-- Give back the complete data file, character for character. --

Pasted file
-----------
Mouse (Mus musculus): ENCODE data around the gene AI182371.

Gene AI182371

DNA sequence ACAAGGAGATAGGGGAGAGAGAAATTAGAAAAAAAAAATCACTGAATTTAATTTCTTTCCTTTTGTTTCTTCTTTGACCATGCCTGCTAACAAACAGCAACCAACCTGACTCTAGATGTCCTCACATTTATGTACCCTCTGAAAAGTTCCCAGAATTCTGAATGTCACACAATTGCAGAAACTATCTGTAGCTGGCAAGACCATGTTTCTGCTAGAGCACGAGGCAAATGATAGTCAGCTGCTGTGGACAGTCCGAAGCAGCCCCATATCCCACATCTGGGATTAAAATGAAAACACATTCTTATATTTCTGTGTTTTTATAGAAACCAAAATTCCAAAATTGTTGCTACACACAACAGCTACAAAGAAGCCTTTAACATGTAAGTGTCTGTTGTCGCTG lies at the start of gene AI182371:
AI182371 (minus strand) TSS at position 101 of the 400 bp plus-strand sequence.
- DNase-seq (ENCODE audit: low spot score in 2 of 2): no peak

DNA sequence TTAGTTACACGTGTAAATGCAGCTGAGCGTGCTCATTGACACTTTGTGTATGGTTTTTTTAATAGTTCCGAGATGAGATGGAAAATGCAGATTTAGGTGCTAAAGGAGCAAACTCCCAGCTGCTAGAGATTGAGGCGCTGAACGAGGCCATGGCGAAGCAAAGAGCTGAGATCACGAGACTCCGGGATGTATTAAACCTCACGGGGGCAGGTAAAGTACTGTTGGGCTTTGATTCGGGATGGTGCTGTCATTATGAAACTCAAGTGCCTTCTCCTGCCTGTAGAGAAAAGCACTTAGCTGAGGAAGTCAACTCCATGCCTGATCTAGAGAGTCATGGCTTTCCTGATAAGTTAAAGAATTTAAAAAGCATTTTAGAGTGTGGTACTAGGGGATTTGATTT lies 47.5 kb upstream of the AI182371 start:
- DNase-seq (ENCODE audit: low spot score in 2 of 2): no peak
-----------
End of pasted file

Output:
Mouse (Mus musculus): ENCODE data around the gene AI182371.

Gene AI182371

DNA sequence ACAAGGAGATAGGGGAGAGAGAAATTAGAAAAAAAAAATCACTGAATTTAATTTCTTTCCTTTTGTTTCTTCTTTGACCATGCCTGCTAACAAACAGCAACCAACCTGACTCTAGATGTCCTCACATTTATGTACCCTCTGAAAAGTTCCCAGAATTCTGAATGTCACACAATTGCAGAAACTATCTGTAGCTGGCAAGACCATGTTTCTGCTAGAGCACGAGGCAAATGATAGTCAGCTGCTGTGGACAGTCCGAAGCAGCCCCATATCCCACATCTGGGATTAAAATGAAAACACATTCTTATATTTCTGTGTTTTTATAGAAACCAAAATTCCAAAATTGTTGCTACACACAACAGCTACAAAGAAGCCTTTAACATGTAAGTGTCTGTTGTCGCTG lies at the start of gene AI182371:
AI182371 (minus strand) TSS at position 101 of the 400 bp plus-strand sequence.
- DNase-seq (ENCODE audit: low spot score in 2 of 2): no peak

DNA sequence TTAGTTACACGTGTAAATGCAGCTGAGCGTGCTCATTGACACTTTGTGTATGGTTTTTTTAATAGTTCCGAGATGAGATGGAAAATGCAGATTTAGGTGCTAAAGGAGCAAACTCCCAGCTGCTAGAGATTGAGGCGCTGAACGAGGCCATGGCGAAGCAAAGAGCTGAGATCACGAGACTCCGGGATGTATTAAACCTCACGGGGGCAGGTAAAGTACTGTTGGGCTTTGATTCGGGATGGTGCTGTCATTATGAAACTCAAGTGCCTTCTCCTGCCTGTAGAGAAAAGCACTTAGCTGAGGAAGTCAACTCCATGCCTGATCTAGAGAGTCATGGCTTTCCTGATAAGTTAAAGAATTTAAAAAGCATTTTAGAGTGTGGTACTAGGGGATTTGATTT lies 47.5 kb upstream of the AI182371 start:
- DNase-seq (ENCODE audit: low spot score in 2 of 2): no peak